Link bait, simply put, is content that is so funny, so interesting, so useful, or otherwise remarkable that it becomes irresistible to bloggers and website owners, who set up links from their pages to the original material. I’ve seen link bait take the form of Top 10 lists, humorous videos uploaded to YouTube, checklists, cartoons, tools, widgets and blog plugins — to name just a few.
You might wonder if elements of your ecommerce site could become worthy link bait. I hate to break this to you — but probably not. Link bait is the sort of thing that tends to spread virally through email and the blogosphere. When was the last time you saw swarms of people forwarding emails about an ecommerce site? Not recently, I’d imagine. It’s more realistic and fruitful to think of link bait as content that stands alongside your ecommerce site — either as a separate page, a blog post or a microsite. If you post the link bait to your ecommerce site, you should do so with the expectation that it probably won’t get as much traction with bloggers as it would have gotten if you’d posted it on your blog. Bloggers are cliquish; they tend to link to each other more than they link to outsiders (non-bloggers).
If link bait is really successful, it can migrate to the front page of a social media site such as Digg.com, Reddit.com, Netscape.com or the del.icio.us popular page. The trick to infiltrate any highly-trafficked social media site is to have friends “on the inside” who are top influencers within that site’s social network.
It really helps to be humorous in your link bait. But more importantly, “be remarkable,” as author Seth Godin says. Remarkable doesn’t mean you have to be the best at something or have the best post about something. It just means that your work has to be worthy of notice. A purple cow grazing in a pasture would be remarkable only because passersby would remark about it. Once passersby see enough purple cows along the roadside, they will no longer remark about them, because such cows have become commonplace.
One way to stand out is to expose a fraud or to take a position that’s contrary to popular opinion. For instance, you could challenge an A-list blogger on one of his/her blog posts. This can be risky, however, so take great care if you choose to employ this tactic.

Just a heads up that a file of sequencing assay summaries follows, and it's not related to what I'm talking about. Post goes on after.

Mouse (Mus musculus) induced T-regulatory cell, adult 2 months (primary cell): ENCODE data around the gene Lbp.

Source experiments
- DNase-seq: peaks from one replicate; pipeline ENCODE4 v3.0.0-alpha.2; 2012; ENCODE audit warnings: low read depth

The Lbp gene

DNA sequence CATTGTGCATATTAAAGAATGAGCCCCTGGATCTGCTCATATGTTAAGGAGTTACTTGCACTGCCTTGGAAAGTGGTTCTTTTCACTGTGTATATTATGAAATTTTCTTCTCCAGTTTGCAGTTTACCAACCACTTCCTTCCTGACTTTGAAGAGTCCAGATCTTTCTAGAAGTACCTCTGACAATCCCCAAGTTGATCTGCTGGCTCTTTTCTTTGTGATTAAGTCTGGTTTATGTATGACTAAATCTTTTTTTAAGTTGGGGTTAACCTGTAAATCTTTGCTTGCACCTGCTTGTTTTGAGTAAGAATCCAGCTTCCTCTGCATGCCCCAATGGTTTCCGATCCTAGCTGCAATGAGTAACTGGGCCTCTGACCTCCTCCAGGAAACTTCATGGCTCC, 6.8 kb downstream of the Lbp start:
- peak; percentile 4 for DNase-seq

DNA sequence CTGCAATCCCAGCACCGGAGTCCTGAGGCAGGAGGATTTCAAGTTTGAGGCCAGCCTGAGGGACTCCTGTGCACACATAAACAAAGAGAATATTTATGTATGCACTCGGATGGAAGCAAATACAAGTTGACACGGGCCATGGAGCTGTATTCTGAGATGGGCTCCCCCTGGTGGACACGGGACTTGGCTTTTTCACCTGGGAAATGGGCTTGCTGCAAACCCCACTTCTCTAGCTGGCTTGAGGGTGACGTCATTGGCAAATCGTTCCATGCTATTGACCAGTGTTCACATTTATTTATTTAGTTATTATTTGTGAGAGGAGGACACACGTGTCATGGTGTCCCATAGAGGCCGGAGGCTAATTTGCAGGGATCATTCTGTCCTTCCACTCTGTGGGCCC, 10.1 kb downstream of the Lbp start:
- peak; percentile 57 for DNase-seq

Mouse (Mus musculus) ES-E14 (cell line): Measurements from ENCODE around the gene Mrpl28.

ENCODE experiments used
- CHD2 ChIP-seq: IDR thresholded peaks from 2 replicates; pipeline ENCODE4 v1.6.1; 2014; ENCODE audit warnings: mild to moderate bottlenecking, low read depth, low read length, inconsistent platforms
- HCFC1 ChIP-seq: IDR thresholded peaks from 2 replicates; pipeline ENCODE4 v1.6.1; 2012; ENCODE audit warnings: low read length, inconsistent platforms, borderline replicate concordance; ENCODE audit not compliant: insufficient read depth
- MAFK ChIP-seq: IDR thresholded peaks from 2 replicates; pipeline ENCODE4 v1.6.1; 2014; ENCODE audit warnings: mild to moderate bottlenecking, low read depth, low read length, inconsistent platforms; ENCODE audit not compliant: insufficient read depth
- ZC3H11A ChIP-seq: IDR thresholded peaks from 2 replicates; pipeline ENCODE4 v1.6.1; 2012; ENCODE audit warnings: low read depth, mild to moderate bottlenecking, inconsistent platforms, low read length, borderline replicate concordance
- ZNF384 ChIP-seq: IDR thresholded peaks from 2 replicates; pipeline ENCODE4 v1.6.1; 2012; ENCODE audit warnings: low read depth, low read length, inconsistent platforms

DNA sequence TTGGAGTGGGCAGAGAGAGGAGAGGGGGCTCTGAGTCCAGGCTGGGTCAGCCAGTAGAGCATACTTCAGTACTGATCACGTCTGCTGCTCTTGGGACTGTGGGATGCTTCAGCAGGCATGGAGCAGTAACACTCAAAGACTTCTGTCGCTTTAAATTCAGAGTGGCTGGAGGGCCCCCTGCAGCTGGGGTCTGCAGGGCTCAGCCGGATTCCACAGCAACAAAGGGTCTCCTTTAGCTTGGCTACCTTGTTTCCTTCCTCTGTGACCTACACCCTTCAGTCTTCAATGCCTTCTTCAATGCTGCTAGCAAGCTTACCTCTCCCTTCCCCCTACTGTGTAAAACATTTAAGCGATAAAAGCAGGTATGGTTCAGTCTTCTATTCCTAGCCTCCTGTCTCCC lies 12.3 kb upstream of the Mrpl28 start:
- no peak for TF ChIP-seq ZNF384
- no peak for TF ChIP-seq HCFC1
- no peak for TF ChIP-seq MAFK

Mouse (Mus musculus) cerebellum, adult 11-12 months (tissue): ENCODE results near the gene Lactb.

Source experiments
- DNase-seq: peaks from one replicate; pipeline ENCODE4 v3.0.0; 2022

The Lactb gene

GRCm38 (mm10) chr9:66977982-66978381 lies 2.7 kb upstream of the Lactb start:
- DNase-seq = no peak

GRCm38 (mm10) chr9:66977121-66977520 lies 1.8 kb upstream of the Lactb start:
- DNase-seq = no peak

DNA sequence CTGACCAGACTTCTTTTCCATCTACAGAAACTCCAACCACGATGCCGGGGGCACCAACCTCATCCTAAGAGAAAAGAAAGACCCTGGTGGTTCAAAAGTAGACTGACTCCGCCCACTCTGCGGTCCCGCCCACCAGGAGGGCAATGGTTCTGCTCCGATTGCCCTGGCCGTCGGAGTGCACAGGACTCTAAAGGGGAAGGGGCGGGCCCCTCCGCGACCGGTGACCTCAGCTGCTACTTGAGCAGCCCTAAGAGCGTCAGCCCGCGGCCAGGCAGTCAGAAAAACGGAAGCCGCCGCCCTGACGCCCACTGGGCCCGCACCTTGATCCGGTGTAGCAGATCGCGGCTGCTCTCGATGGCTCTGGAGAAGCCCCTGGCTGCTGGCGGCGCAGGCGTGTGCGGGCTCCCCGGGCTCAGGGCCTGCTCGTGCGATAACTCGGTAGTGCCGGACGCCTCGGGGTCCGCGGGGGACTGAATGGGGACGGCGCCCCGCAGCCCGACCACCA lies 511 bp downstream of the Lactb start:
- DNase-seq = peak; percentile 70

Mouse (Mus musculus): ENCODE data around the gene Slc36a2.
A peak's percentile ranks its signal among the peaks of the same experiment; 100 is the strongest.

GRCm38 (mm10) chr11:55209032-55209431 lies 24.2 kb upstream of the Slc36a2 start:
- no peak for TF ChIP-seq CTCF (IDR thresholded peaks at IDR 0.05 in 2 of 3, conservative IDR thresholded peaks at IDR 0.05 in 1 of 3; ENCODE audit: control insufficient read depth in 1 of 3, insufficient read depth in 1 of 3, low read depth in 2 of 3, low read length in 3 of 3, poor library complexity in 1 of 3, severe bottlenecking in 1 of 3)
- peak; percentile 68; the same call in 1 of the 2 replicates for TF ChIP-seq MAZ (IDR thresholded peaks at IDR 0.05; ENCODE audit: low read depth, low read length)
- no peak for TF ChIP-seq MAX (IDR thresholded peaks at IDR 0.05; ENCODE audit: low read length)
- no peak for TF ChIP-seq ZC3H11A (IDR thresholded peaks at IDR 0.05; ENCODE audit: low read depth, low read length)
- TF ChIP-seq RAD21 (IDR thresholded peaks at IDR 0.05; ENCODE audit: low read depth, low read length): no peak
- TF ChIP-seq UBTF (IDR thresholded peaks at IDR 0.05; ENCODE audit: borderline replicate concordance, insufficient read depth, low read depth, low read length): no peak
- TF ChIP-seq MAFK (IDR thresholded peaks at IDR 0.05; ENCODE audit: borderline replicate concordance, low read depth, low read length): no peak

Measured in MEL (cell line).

Another way to be remarkable is to be the first to cover a particular story. You could post a scoop — an exclusive. You could publish original research. Or you could offer photos of an event that you attended. You could even Creative Commons License those photos to allow people to re-use them at no charge.
Speaking of no charge, people love “free!” so if you could make available for free any tools, software, plugins, blog themes and so on, it will go a long way towards turning your resource into link bait.
Another thing you might have seen on the web is “memes” that spread across the Internet through email, YouTube, the blogosphere, etc. A meme is an idea, value or pattern of behavior that propagates itself through imitation. Memes take many forms — clothes, fashions, habits, skills, songs, stories and catchphrases. As memeticist Dr. Susan Blackmore describes it, a meme is basically a “copy me” instruction backed up by threats and promises. An example of a meme in the offline world is the toilet paper folded into a triangle at the end (does that somehow make the bathroom more hygienic?).
If you can start a meme that will spread and eventually link back to you, you will get a lot of nice link juice (e.g., PageRank) out of it. Of course, if it’s in the form of a YouTube video (like the most famous of Internet memes YouTube will hoard all the juice, as YouTube doesn’t include links to your site.
A very recent successful example of an Internet meme is “The Five Things You Don’t Know About Me” meme that spread through the blogosphere late last year. Part of the meme was the directive to “tag” five other bloggers and ask them to share five unknown bits of information about themselves. The originator of this meme (purportedly Jeff Pulver) is now PageRank-rich indeed.
Other forms of link bait include a niche-specific blogroll, a how-to, or a compilation of news stories.
Here are some of my favorite examples of link bait:
Counterfeit Mini, an effort to “protect” unsuspecting consumers from buying a counterfeit Mini Cooper. Ha! Actually, Mini is behind this brilliant campaign.
Will it Blend? videos showing the founder of Blendtec blending rake handles, light bulbs, marbles, iPods, etc.
19 Things You Don’t Know About Death, a clever and surprising campaign that made it to the front page of Digg. Who would have thought that a life insurance company could churn out link bait?
Subservient Chicken, a brilliant viral campaign from Burger King in which viewers issue commands to a chicken wearing lingerie.
Institute for Backup Trauma gives us John Cleese starring in an uproariously funny instructional video about the dangers of not making adequate backups.
Up Your Budget by Budget Rent-a-Car uses a blog to launch its nationwide scavenger hunt with clues planted in various cities across the U.S.
One successful viral link bait campaign can be worth many, many thousands of dollars of link buying and thousands of emails of link-building requests. Social media optimization expert Neil Patel estimates that just getting your link bait featured on Digg.com will yield tens of thousands of visitors in a very short period of time and potentially more than a thousand links within a few weeks.
Ready to generate some link bait? Then get your creative juices flowing, because out-of-the-box thinking is the key ingredient to a successful campaign. Calling in a favor with friends who are influencers in the social networking sites can’t hurt either.